Because there is no body of research unequivocally linking student technology use to improved learning, technology use has been put on the back burner as a tool for use in education past the use of low-level skills such as word processing.
- Many educators see computer based learning as an exception, not the rule. Teacher share learning skills for computer use instead of learning how to best use computers for teaching.
- Many schools have not invested in the long term upkeep of skills for teachers in the realm of technology.
- Schools have not really done much study on whether they are really teaching students.
- Not all software is cognitively and instructionally equal.
Although students are encouraged to seek out information on line, they are not often engaged in the collaborative aspect of the internet. There is a lack of content-oriented simulations being used. Students are set free on the internet and not given enough of a structure to use technology to its true instructional power.
More challenging uses of technology can create opportunity for critical thinking skills. They increase the use of abstract thought. Classrooms generally use low-level operations, or use tools with potential for higher learning in their basic form.
Teachers today are faced with many questions:
- What kinds of software do I want and why?
- When should I allow students to use computers? When shouldn't I allow use?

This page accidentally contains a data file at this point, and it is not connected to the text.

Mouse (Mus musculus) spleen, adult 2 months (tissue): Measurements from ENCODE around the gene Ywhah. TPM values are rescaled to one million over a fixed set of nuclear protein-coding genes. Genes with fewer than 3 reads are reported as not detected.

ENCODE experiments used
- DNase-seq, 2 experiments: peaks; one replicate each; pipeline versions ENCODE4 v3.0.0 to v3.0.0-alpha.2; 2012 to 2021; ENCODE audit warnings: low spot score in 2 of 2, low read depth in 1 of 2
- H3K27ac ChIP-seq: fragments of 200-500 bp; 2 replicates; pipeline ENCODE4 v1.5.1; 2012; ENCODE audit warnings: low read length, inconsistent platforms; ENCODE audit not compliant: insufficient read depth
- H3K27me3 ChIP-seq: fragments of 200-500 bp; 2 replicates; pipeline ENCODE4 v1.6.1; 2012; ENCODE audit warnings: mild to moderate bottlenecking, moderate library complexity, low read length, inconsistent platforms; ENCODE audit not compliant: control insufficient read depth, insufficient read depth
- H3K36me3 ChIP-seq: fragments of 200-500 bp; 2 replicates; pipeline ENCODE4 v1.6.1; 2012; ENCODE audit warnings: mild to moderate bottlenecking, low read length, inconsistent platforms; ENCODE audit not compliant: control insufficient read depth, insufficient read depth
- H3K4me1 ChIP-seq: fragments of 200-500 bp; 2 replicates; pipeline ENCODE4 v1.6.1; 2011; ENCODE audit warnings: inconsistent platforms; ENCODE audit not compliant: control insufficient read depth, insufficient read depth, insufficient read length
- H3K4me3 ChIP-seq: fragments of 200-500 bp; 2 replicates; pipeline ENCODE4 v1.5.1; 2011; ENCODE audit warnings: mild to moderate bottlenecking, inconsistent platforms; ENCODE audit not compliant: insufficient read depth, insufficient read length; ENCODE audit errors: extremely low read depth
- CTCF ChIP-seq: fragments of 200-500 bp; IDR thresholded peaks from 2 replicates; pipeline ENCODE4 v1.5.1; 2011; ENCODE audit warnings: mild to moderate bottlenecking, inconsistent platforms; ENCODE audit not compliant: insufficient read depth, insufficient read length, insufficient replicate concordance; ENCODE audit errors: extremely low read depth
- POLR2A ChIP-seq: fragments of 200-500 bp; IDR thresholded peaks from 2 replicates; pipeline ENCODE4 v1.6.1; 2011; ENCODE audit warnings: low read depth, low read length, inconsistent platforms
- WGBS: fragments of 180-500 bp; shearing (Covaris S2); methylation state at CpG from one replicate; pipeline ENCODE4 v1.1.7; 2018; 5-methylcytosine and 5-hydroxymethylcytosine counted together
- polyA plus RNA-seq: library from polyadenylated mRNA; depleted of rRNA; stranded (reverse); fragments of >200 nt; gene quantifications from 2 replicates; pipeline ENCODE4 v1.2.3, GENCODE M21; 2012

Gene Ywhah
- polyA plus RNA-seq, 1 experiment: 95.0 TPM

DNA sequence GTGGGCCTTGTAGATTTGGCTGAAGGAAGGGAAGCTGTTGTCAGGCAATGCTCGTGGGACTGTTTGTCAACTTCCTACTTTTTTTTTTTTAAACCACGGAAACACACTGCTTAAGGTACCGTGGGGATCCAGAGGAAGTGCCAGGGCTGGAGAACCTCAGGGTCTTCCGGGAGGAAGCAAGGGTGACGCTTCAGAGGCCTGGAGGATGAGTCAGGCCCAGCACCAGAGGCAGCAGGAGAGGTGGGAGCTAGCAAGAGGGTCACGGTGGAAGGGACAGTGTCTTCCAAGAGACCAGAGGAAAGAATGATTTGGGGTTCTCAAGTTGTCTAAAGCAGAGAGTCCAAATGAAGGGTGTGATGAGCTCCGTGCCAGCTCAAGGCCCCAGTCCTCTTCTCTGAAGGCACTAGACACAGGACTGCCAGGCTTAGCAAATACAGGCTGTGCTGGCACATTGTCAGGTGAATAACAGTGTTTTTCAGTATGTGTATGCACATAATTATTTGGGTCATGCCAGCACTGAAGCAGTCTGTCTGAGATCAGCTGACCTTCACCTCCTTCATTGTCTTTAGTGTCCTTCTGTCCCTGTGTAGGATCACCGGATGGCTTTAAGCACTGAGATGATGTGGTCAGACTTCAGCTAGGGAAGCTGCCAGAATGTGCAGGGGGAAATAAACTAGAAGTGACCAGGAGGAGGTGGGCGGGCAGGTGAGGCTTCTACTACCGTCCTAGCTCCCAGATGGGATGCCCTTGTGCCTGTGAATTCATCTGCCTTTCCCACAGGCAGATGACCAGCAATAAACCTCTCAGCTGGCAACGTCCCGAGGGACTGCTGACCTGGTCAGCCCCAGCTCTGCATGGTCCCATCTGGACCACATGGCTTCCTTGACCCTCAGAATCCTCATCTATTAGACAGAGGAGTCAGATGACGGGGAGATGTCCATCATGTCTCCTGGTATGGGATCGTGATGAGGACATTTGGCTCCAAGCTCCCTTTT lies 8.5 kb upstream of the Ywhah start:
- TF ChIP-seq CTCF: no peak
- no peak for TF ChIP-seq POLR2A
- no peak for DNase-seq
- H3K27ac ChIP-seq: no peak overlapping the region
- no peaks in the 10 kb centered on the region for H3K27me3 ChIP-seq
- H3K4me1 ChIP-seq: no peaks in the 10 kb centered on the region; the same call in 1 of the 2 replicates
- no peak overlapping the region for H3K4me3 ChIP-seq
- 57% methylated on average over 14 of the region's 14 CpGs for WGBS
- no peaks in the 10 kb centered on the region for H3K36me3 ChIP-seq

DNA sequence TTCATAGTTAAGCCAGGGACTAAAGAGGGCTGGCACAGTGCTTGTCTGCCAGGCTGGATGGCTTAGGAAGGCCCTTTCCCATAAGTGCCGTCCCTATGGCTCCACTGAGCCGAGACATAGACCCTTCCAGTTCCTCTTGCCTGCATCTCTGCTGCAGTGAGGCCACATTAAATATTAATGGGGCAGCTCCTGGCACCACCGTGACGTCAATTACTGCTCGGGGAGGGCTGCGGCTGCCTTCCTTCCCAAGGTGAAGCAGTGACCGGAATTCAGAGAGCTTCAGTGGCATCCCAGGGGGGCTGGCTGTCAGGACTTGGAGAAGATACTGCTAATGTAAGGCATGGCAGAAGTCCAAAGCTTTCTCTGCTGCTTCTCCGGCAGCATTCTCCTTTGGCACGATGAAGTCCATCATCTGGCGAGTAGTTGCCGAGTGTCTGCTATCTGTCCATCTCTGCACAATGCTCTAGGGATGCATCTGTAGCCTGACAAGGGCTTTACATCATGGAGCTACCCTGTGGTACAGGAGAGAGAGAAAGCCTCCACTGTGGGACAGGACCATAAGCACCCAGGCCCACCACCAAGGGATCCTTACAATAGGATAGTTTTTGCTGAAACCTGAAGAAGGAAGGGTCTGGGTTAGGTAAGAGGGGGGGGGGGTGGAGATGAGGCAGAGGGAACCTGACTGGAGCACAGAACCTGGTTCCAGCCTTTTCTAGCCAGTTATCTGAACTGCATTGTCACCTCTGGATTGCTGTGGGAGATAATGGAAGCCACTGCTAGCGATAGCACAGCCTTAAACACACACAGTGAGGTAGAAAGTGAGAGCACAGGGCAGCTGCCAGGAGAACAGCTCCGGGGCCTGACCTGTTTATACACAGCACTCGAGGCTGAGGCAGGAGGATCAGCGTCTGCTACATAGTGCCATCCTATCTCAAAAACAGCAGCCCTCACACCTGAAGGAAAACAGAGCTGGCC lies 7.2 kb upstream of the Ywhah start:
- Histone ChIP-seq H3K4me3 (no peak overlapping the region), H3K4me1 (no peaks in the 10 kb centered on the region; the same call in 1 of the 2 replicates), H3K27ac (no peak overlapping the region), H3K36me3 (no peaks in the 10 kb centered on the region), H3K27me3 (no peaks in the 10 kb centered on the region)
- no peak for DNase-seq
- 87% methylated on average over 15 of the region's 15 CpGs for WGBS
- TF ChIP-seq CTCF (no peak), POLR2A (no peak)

- Does the technology in my classroom help to deepen understnading of the content?
- Is there measurable learning taking place?
- Does the technology used improve learning?
First - Teachers should be lead through the learning process so that they can understand and reflect on the activity and include their understanding of the project they are teaching.
Second - Teachers should be taught to understand the uses of the technology used with students.
Third- Teachers should be exposed to technology that has a specific learning goal in mind
Finally - Teachers should know how to manipulate specific software applications, and it should be used to support the four areas of teaching: content knowledge, curriculum, instruction, and assessment.
Technology is not being used to its potential, at the expense of the higher learning of students. With some help, teachers could become more knowledgeable about the ways to use technology in the classroom. Students could be a larger part of their learning experience, using technology as a tool that leads them through problem solving, analytical thinking, and finally to develop skills that lead to the making of educated decisions. For students to be more prepared for the decisions of life, this technology use could be part of their preparation toward graduation.